However, using Flash to compile the game was a pain in the ass, and its IDE is far from ideal. Now I’ve started using Flashdevelop for the code & the Flex AS3 compiler to compile. The art gets made in Flash an exported to asset “component” files that can be used in my code and compiled into the final app. This seems to be a much nicer way to work (at least from a coding point of view) so I’ll probably continue this way.
In other news, I’ve started working on a little something in C. It’s been a while, but I’ll post more when I’ve made more progress. Enjoy the game
Over the last couple of days I’ve been working on a little Tetris type game in C++. I once saw a website that said every game developer should start out with Tetris, and although I’ve been doing this for a while now, I thought it would still be worth it for the practise and fun.
So yeah, here’s the final product. Written in C++, using the SDL & SDL_Mixer libraries for sound/video output. Follow the link below for a zip containing Windows executable, the source code, and makefiles. It will compile on all platforms supporting SDL.
Windows users do not have to compile to play, just download, extract and run tetris.exe.
So anyway, recently I finished a simple TCP/IP multi-client chat program. It’s a pretty nifty, fun little app where you can run the client which will connect to the server and you can chat with other clients on the server. I wrote it using C. For libraries, I used SDL for window management, rendering and threading, and I used the Windows Socket library to handle the networking.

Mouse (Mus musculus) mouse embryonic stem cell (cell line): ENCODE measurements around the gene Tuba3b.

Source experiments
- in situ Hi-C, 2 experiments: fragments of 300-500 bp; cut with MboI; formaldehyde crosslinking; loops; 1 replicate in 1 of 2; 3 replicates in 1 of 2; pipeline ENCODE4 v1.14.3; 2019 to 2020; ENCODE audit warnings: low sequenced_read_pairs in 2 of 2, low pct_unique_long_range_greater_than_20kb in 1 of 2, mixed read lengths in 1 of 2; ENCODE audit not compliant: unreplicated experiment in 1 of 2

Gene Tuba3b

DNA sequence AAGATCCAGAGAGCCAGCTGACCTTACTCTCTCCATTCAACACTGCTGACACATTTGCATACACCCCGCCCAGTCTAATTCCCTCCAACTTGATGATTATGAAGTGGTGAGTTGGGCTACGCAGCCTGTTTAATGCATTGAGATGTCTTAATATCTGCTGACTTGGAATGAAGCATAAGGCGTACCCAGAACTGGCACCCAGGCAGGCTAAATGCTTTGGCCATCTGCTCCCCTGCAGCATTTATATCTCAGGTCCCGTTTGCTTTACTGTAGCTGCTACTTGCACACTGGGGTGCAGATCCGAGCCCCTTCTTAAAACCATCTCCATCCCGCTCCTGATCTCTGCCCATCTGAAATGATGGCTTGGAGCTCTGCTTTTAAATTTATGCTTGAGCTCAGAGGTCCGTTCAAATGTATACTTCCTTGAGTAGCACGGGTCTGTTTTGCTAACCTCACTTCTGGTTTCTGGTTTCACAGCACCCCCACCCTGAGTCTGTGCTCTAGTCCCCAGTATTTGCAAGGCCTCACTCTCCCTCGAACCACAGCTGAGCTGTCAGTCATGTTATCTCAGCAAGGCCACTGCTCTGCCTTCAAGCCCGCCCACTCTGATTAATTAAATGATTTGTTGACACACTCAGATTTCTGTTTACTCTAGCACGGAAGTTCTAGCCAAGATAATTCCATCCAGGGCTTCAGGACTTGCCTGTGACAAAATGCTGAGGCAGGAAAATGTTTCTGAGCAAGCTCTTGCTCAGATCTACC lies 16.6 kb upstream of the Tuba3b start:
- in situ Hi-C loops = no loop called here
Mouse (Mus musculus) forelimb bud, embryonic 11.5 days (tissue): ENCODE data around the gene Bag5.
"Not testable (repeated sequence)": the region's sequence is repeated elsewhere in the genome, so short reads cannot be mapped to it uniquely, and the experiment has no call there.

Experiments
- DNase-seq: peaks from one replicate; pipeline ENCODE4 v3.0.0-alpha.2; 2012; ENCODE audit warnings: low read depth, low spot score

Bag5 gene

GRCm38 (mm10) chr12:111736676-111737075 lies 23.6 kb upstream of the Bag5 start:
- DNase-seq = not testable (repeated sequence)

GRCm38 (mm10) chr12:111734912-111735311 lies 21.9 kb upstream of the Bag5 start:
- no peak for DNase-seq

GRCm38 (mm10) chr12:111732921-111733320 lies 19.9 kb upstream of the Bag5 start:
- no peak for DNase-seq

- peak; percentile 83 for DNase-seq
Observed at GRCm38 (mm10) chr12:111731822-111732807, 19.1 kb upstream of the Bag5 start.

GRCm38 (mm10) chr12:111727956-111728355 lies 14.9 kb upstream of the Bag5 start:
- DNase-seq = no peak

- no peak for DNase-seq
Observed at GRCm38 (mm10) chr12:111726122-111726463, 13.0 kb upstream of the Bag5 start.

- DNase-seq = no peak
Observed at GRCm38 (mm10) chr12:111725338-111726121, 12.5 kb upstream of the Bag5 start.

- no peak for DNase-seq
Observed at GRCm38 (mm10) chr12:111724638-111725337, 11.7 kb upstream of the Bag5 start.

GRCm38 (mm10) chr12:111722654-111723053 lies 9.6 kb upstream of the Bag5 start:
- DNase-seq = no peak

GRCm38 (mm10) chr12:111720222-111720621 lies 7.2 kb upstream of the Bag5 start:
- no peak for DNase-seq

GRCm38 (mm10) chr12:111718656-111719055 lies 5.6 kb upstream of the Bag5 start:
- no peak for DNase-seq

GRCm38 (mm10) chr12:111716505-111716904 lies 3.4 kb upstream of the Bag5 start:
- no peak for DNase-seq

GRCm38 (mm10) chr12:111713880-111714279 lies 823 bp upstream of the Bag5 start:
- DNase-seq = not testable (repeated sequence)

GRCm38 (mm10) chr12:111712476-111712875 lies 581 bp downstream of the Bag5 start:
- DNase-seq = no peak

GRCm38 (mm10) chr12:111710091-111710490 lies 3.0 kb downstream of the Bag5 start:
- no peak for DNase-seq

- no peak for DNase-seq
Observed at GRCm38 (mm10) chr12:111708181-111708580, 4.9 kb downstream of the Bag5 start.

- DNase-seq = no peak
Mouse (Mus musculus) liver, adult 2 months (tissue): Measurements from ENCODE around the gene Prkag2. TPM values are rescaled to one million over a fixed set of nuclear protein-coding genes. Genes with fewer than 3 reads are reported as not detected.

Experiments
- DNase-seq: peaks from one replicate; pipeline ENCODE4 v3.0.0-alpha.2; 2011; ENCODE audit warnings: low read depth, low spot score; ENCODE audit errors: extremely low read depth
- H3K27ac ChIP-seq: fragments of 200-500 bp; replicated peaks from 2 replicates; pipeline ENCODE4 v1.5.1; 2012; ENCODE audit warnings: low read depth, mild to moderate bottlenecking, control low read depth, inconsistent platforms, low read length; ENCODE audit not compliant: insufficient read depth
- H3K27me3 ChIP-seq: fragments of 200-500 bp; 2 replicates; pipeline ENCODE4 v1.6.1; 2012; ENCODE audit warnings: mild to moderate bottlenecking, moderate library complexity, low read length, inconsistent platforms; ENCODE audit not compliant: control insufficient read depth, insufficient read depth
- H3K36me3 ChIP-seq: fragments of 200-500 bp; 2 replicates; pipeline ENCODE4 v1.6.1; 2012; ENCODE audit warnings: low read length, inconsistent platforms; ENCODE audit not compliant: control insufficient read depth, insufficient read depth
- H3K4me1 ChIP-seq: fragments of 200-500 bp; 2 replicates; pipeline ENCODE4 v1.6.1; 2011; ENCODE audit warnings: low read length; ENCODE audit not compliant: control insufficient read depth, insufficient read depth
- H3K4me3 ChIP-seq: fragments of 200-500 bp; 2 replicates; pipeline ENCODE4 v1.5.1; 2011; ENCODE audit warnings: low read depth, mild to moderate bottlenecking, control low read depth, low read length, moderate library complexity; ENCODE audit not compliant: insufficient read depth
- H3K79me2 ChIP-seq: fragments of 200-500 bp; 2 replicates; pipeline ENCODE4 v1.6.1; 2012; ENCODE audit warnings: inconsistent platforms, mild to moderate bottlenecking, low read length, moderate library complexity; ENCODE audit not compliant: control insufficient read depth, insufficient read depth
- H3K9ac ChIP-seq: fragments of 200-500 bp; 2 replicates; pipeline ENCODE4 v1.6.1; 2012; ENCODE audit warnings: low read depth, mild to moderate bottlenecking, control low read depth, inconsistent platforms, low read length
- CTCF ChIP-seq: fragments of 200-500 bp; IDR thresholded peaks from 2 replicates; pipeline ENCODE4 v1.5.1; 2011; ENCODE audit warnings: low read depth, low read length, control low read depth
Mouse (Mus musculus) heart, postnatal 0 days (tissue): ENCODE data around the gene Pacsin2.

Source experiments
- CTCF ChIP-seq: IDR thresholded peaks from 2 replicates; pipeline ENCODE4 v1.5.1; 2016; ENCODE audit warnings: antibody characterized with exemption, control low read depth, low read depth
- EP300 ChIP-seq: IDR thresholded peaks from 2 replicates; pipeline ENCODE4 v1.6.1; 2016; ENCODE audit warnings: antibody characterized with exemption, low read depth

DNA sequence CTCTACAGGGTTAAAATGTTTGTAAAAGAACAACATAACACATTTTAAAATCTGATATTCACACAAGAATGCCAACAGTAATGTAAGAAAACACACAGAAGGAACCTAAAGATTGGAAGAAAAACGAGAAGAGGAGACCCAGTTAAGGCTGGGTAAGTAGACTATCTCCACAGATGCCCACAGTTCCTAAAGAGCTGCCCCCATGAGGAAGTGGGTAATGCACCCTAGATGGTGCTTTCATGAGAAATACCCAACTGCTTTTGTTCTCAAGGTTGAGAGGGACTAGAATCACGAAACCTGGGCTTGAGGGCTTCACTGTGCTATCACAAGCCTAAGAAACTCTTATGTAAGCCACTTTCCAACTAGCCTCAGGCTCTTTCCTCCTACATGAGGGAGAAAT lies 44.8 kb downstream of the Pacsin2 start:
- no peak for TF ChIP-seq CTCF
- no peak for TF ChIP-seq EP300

Unblock port 666 to allow people to connect to your server.
This project actually came out of a small, simple SDL command line which I wrote. It allows me to poll for string input, at the same time as printing to the console and displaying the whole thing.
(I even drew out the damn font using the pencil tool in Ms Paint)
This was awesome for me, because I used alot of threading for the networking. So I made this multi-client chat server and a nice client. The server is the most complex part. For this, I first start a listening thread which waits for an incoming connection from a client. On connection, a new socket is created for the new client, and the server starts a new thread which listens to any data being recieved from the client. The client is added to a main list of clients, so that the server can easily send messages to all the clients.